Penelope Skinner’s deliberately un-pastoral comedy follows other plays, such as Cock, at the Royal Court in its frank examination of sexuality and identity and the way the two overlap. John is confused by his protective feelings towards Becky and refuses to sleep with her; she feels rejected, frustrated and trapped. She turns first to John’s now disused porn DVDs and then to sordid encounters with Oliver Hardcastle, the local Lothario, to answer her needs.
Skinner’s play is full of innuendos (the title being just one of them), as it brings a mischievous, light-hearted approach to a serious subject. Becky’s fixation with fantasy sex is contrasted wittily, but painfully, with reality, as the scenarios the films depict are replicated embarrassingly in real life: the plumber drops in to fix the pipes, for example, as she lurks, scantily clad, in the kitchen.
It is delivered with plenty of topspin by Joe Hill-Gibbins, in an entertaining production that revels in erotic clichés. But while often funny, the play also depicts six different sorts of loneliness, with each of the characters struggling to balance life, lust and love.
Nicholas Burns makes us feel for the well-meaning but infuriating John, who rages at Becky for shopping at Tesco but turns a blind eye to her frantic desires. Dominic Rowan, as the randy Oliver, segues from sexiness to seediness before our eyes and Romola Garai gives a wonderfully intense performance as Becky: assertive, vulnerable and panic-struck by turns.
Skinner tidies the crisis up a bit too neatly, but still this is a daring play about sex and the confusing impact of pornography on intimacy. It’s also quite an eye-opener for anyone who fondly imagines that all English teachers spend their summer holidays poring over hefty novels. 4 stars Claire Allfree, Metro, 5th July 2011
The Royal Court has harvested a strong crop of female talent in recent years, although no playwright has put women themselves centre stage with such bravado as Penelope Skinner.
New in the village, English teacher Becky is about three months pregnant, yet while her husband, John, is buying mobiles and reading baby manuals, Becky craves vodka, fags – and sex. Once a porn aficionado, John is now obsessed with organic shopping and the washing up, leaving a frustrated Becky to seek out the company of a member of the village am-dram society, Oliver, followed by the local plumber. Like porn itself, there is a knowingly absurd strain to many of these encounters – as well as an accumulating emptiness, as Becky becomes increasingly desperate to retain some hold of herself as a sexually assertive woman rather than succumb to the passive version of herself offered by her controllingly paternalistic husband, whose solution to her restlessness is to give her a foot massage.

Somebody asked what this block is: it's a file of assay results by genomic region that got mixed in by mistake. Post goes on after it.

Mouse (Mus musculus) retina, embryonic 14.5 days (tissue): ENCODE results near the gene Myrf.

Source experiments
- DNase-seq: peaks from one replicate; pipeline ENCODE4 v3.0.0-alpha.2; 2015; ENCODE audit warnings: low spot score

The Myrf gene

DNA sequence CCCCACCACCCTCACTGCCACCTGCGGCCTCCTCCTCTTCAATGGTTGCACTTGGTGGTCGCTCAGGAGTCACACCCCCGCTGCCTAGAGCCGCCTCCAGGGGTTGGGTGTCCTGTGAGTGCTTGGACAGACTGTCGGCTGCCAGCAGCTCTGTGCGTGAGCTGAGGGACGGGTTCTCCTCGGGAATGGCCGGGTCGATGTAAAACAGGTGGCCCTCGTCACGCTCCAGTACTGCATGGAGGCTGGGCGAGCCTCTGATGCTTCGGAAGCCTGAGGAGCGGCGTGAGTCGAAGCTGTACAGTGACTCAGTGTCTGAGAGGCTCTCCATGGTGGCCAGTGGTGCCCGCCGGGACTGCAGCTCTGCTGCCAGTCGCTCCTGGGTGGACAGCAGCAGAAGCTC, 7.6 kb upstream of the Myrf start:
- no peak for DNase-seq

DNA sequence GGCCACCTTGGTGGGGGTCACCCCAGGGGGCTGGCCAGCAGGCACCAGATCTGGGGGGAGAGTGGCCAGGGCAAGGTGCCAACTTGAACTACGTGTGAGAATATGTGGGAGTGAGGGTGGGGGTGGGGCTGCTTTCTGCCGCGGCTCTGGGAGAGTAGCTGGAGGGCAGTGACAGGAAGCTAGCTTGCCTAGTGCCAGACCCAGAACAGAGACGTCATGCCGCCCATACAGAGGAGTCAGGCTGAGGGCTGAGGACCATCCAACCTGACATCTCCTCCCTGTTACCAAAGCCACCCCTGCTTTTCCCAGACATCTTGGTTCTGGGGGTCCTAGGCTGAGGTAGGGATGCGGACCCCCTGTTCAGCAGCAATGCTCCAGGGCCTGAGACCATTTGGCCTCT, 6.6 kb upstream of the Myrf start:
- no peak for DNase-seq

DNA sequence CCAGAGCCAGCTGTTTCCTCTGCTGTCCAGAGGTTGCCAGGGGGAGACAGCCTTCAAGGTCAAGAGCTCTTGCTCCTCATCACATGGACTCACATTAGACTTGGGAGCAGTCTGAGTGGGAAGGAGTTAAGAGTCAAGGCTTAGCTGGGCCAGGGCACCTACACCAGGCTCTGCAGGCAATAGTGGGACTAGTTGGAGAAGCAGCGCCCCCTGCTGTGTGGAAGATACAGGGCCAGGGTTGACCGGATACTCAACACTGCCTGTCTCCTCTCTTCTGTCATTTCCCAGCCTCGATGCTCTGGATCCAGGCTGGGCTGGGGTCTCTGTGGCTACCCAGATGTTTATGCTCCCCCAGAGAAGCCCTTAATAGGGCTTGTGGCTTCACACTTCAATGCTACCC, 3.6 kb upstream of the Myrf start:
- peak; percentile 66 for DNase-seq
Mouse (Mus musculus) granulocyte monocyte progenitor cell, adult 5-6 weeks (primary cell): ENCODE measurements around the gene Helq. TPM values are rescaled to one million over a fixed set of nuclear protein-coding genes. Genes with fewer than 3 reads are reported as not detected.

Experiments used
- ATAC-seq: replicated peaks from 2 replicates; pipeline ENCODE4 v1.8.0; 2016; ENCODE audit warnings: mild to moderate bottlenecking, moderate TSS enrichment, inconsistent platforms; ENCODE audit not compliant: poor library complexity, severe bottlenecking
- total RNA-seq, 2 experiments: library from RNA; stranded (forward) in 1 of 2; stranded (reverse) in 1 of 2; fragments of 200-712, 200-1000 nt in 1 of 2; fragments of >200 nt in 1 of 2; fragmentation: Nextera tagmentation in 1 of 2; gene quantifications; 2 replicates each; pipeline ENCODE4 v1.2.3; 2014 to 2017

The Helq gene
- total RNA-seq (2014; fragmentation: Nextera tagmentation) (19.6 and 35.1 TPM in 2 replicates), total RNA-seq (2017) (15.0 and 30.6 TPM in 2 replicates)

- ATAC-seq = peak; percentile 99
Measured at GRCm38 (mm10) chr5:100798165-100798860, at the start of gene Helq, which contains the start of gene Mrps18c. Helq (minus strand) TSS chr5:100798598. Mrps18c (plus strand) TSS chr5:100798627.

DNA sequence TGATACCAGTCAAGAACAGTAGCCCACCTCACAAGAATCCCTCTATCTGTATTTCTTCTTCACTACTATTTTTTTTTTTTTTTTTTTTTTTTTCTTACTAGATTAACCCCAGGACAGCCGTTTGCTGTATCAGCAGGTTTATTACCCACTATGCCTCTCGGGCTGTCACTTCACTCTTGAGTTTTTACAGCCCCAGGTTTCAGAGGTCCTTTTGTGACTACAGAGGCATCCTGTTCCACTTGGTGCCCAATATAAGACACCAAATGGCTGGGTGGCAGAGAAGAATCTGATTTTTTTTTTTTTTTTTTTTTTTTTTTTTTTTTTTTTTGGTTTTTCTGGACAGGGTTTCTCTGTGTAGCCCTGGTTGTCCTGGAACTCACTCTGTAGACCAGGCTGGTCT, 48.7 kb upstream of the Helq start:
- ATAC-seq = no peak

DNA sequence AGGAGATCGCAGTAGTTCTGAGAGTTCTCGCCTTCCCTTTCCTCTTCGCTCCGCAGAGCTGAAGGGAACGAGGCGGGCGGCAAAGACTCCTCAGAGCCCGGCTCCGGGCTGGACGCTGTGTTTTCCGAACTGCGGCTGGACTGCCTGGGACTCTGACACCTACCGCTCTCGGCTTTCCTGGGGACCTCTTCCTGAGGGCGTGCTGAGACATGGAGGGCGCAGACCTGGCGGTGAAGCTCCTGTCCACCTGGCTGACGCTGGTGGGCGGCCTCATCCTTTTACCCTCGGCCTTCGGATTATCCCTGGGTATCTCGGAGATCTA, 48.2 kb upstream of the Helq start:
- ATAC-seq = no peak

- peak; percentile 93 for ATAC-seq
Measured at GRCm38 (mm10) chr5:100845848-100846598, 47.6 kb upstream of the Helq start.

Romola Garai is superb as Becky, twisting back and forth between sexual need, emotional confusion and radiant abandon, as well as suggesting the self-delusion of a woman who – through her hard-core encounter with the ugly, chauvinistic Oliver – has inadvertently cast herself as another man’s plaything.
Skinner exposes further the fecund seam of female frustration – Alexandra Gilbreath is excellent as the clucky, interfering neighbour privately driven mad by her two children and perennially absent husband – while sex itself becomes the faceless grunts and cries of the porn film intermittently sound-tracked throughout Joe Hill Gibbins’s lively, bleak and at times deliberately excruciating production. 4 stars Fiona Mountford, The Evening Standard, Monday 4th July 2011
It’s another runaway hit for the super in-form Royal Court, but if you haven’t already booked your ride on The Village Bike, it’s too late.
Extended and sold out before opening night, this blackly comic probe into sex within marriage proves once again, after the glory that was Anya Reiss’s The Acid Test, that the Theatre Upstairs plus an emerging female playwright is a winning combination.
Penelope Skinner, like Reiss a graduate of the Court’s Young Writers’ programmes, turns her scalpel-sharp focus to a materially comfortable union between early thirty-somethings Becky (the ever-engaging Romola Garai) and John (Nicholas Burns). They’ve just moved to the country, to a cottage ripe with “development potential” and Becky is newly pregnant with their first child.
It’s a very modern marriage, all organic lasagne and porn DVDs under the bed, but the trouble is that John is more interested in fatherhood workshops than Becky’s slinky lingerie. On edge and turned on, Becky starts, dangerously, to look elsewhere for sex.
This play brilliantly captures what few dramas even bother to deal with: that liminal time in a woman’s life when she stands poised between two very different states of being.